A year ago I got an iPhone.
I thought I would never be one of those moms that's at the playground, scrolling through her phone and absently replying 'Uh-huh' when her child says 'Mom watch this!'
But unfortunately, I find myself looking at my iPhone way too much. It's almost like an unconscious habit to just pick it up when there's a spare minute and glance at email, texts, Facebook, Instagram, Twitter, or Pinterest.
I don't like how often I look at it. Because my children see me.
I know that they'll get their values from watching me. I don't want them to grow up thinking that this stupid little device is more important than what they have to say, more important than THEM. Ugh! Such a yucky thought.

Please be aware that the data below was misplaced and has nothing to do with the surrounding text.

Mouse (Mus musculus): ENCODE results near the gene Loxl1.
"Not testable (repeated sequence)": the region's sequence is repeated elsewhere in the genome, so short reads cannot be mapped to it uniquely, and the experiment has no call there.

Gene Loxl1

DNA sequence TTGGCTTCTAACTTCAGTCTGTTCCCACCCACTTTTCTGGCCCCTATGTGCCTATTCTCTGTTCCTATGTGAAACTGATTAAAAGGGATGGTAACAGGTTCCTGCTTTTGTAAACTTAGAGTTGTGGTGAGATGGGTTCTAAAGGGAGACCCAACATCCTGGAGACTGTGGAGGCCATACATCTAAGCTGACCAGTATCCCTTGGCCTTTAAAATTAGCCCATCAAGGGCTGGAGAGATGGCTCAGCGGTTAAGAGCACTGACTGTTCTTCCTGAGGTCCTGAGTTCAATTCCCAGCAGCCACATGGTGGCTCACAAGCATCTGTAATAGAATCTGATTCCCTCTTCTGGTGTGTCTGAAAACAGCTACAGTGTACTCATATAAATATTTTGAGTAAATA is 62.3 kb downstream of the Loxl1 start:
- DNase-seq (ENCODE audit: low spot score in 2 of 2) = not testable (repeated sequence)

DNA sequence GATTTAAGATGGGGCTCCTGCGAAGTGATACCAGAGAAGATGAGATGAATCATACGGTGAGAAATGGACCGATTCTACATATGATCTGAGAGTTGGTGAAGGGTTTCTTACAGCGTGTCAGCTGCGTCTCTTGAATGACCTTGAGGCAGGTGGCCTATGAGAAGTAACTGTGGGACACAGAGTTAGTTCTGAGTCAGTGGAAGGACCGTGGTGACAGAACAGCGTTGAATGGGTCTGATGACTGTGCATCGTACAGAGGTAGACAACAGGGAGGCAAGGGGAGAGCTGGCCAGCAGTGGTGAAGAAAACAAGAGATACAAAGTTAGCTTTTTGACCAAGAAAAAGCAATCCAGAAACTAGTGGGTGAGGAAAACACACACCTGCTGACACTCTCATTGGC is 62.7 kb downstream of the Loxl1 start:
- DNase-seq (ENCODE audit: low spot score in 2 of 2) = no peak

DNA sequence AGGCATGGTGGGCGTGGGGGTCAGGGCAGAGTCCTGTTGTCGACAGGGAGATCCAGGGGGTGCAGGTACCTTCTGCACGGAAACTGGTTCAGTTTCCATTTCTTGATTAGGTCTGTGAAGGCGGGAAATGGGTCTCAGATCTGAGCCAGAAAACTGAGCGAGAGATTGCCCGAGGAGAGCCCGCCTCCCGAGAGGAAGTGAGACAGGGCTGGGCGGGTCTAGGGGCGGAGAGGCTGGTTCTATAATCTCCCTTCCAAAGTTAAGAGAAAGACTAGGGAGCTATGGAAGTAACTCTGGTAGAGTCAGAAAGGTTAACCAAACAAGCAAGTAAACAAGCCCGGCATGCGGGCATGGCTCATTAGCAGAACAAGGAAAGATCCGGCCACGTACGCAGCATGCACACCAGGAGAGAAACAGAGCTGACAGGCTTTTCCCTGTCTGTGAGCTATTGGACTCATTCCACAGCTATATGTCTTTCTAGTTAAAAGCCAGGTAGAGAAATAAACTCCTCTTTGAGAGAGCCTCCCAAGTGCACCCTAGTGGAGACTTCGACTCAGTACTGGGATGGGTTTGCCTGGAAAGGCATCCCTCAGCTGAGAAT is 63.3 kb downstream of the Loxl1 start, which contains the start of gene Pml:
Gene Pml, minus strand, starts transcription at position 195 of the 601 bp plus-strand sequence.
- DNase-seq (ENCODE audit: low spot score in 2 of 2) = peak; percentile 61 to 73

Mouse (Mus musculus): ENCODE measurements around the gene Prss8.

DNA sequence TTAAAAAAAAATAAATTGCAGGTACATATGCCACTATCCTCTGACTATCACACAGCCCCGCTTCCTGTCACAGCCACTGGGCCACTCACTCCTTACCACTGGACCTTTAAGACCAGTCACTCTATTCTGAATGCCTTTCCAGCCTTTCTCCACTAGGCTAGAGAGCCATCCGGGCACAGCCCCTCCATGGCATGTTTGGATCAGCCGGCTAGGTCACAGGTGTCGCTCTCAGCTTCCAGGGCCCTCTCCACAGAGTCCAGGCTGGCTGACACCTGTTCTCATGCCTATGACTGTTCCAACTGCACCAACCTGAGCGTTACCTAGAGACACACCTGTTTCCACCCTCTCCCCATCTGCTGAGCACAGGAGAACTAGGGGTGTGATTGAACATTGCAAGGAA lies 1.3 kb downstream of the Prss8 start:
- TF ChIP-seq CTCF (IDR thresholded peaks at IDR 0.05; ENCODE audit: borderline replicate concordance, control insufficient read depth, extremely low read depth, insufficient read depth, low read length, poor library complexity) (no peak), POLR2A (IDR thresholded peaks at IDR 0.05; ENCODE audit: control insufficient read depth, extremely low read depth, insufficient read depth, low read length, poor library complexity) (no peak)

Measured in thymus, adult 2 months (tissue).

I recently saw something in a book that I've been reading that reminded me of my iPhone habit:
We give time to those things we love...The impact of not having one’s parents’ time creates the feeling of being worthless. The child is worth less than his parents’ time, attention, or direction. The young child’s egocentricity always interprets events egocentrically. If mom and dad are not present, it’s because of me. There must be something wrong with me or they would want to be with me.
The author, John Bradshaw, is obviously talking about a lifestyle of not giving attention to our children, but the severity of his words make me want to be intentional to value what is truly valuable: my children.
So I'm trying to put my phone down more. To look into their eyes when I talk to them. To get on the floor and play with them a little bit each day. To make sure that what I'm giving my time to is really worthy of my love.